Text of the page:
Would be interesting to know how fellow passionate gardeners feel if we have an intrinsic bias to symmetry or asymmetry with balance when it comes to what gardens we prefer?

Conversations with an architect about a mudbrick home restoration coupled with just too much time being locked down has left me thinking a lot about whether the amount of symmetry I’ve applied in my garden doesn’t necessarily contribute to the feeling of contemplative calm as I’d hoped. I’m sure most would agree we all have a heightened awareness of the value of creating more serene spaces lately.

Another rabbit hole of thought... Studies have found young children have strong aesthetic preference for symmetrical visual patterns but suggest however we then develop to have ‘highly plastic’ aesthetic preferences.
Another study states ‘visual symmetry is closely related to subjective beauty’; of course, this is by comparison with pure asymmetry, not asymmetry with balance . ‘Reflexive’ symmetry (mirror image) design created the greatest ‘happy’ response.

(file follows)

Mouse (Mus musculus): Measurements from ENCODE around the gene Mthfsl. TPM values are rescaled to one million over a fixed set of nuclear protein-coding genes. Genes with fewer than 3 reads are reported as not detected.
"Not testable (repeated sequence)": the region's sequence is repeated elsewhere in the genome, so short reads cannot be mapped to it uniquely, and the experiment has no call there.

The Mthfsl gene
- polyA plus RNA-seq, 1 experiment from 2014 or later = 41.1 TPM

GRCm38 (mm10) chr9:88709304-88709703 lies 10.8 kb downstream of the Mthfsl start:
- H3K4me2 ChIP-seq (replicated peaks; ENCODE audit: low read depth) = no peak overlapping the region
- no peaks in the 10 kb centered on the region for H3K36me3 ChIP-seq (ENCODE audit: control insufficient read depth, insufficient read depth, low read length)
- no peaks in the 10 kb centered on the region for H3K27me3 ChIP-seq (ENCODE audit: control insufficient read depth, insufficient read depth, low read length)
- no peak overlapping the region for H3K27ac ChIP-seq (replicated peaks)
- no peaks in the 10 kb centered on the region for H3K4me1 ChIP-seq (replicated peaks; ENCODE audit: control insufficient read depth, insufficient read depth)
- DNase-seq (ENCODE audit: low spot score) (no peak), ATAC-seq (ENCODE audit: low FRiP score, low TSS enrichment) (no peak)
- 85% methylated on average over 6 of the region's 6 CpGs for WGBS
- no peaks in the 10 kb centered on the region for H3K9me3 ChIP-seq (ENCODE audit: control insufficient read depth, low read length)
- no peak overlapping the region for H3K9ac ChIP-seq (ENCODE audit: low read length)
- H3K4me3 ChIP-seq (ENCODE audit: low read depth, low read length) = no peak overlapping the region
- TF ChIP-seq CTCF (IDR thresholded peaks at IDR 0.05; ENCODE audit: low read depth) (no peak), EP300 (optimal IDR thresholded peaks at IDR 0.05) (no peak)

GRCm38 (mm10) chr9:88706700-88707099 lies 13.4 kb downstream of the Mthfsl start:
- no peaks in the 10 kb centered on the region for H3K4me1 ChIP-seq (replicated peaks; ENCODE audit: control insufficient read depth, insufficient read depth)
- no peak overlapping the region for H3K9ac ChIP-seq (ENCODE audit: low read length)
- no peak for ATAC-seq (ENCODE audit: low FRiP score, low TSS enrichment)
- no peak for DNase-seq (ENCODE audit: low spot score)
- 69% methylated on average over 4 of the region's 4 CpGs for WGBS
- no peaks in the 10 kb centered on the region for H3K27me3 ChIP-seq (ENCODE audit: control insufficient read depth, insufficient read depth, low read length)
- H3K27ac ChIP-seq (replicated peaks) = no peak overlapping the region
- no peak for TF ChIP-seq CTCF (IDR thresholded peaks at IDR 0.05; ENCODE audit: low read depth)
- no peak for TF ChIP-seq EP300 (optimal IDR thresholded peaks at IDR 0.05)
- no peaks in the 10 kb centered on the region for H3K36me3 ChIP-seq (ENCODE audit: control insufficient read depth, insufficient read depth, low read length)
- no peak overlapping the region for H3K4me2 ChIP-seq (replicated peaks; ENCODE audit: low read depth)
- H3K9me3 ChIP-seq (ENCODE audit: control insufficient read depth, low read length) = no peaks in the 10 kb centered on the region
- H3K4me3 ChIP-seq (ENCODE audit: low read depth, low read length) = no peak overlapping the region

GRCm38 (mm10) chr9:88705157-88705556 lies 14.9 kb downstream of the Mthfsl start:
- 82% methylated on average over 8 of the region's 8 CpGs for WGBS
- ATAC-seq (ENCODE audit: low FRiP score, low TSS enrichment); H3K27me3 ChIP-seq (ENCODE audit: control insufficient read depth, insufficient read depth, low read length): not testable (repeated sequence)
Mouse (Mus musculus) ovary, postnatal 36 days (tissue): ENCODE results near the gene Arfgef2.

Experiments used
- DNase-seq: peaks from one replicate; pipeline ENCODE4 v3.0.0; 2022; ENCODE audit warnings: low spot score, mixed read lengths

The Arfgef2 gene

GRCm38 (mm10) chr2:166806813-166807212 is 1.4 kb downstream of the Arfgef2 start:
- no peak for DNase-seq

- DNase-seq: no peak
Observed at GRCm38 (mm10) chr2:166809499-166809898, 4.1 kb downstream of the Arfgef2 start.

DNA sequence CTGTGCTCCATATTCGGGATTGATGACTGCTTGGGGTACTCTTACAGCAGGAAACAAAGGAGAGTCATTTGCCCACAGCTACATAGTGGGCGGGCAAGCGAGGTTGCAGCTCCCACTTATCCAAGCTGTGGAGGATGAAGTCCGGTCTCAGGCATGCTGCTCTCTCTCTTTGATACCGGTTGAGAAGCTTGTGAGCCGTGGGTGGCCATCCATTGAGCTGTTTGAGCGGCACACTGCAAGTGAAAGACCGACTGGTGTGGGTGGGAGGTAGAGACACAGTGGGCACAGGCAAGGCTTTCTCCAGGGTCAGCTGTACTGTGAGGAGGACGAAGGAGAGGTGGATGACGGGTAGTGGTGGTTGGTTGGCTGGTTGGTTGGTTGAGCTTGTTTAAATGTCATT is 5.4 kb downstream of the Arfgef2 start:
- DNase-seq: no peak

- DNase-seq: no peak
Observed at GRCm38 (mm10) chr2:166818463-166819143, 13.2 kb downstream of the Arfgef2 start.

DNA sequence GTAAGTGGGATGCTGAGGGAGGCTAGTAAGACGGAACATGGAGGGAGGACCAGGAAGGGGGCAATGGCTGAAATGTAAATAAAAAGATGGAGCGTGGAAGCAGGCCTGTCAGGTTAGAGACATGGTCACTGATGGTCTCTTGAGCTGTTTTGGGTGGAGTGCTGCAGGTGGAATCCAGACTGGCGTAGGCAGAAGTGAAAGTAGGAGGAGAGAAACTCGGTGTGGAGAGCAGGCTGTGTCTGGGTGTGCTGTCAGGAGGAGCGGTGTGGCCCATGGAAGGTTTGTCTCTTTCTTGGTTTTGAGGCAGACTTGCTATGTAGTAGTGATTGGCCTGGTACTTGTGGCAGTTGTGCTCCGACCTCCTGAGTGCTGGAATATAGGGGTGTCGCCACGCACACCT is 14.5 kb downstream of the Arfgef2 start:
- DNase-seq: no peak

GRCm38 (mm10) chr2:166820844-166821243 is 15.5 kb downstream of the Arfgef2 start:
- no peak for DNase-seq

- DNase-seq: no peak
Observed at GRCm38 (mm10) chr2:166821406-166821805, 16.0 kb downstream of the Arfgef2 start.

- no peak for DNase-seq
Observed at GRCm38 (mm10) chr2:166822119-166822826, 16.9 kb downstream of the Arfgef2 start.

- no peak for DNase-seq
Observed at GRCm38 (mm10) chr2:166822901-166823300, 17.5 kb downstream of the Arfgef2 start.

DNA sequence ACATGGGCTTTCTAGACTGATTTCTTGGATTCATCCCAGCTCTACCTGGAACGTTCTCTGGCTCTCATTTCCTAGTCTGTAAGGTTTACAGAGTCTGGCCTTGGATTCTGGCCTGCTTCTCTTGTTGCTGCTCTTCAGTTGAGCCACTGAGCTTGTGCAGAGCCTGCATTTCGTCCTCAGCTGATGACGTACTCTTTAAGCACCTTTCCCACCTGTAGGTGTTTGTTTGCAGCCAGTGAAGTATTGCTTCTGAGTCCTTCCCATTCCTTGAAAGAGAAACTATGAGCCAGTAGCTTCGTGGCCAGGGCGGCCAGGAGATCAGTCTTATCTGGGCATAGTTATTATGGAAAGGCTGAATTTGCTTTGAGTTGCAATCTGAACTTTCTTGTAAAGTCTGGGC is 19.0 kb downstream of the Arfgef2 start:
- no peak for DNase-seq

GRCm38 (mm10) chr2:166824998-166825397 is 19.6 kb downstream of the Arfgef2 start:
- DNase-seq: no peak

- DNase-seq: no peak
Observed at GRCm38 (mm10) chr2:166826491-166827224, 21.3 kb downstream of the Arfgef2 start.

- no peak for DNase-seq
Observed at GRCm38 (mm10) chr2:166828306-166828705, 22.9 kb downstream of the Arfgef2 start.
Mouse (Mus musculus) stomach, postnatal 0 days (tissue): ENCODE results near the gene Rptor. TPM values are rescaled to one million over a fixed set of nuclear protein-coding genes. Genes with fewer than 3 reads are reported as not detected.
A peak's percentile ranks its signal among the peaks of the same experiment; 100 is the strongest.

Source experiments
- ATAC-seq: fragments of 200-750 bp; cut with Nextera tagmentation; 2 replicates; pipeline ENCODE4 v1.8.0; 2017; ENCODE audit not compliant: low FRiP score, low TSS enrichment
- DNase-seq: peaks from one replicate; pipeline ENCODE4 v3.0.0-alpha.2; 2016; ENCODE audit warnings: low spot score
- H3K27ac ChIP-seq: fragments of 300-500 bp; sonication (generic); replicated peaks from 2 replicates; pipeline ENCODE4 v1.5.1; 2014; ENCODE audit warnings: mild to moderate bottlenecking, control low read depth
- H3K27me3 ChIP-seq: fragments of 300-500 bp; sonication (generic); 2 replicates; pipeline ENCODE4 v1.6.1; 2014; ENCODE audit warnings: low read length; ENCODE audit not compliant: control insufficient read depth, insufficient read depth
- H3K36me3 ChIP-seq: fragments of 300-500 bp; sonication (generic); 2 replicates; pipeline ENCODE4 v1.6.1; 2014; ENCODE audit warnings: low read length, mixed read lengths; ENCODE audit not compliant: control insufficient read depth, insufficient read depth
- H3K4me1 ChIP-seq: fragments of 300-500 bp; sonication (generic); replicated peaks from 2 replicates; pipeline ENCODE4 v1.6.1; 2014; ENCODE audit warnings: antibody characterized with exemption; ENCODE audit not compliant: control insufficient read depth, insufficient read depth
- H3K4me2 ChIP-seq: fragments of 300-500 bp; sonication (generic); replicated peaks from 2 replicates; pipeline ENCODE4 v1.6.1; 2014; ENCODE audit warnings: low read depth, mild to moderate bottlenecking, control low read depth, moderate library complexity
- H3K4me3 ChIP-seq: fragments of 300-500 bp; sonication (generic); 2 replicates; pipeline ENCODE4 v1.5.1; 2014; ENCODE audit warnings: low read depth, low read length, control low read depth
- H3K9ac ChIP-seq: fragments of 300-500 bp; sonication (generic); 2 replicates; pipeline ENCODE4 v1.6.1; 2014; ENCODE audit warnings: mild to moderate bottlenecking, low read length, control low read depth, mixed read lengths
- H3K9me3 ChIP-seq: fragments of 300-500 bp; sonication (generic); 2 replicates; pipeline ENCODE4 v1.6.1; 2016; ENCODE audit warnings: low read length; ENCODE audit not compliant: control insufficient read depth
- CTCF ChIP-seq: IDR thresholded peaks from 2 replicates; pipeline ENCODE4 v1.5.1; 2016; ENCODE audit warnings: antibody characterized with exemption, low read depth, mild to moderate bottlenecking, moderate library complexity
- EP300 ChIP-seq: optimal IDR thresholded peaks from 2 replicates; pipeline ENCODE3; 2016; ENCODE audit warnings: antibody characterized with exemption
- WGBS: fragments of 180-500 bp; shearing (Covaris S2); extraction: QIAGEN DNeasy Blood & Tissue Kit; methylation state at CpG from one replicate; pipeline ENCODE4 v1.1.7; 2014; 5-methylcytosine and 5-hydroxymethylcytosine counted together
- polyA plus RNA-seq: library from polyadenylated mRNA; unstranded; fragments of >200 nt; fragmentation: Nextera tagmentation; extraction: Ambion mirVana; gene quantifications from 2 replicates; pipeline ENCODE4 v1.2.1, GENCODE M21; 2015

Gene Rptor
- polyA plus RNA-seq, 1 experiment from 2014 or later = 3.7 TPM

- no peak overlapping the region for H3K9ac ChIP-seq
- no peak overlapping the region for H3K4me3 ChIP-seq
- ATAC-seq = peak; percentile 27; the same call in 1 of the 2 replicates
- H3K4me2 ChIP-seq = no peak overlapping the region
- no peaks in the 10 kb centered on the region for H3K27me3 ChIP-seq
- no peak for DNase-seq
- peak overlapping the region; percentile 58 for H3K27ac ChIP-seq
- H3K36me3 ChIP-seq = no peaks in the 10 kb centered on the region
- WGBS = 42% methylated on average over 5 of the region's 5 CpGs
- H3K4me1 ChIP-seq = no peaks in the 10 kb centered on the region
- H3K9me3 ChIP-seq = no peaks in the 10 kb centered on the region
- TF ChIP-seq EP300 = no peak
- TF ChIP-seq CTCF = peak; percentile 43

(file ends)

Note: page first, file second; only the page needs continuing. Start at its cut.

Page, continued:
Exploring design principles attributed to Gestalt psychology, there’s a lot to support how a balanced composition from arranging both positive elements and negative space so that no one area overpowers another makes for a strong sense of pleasing calm. Recalling now also Gordon Ford’s notes on ‘Mass and Void’ and the ancient Japanese Zen Fukinsei.

Interestingly, a key word that appears more down the path of balanced asymmetry is ‘engaged’. Studies reveal that the depth and visual interest generates mind-soothing effects.

We all would agree that it’s all about how we feel in a garden space. Am I satisfied with feeling ‘happy’ from the strong symmetry or soothed from introducing more balanced asymmetry?

I’m easily confused.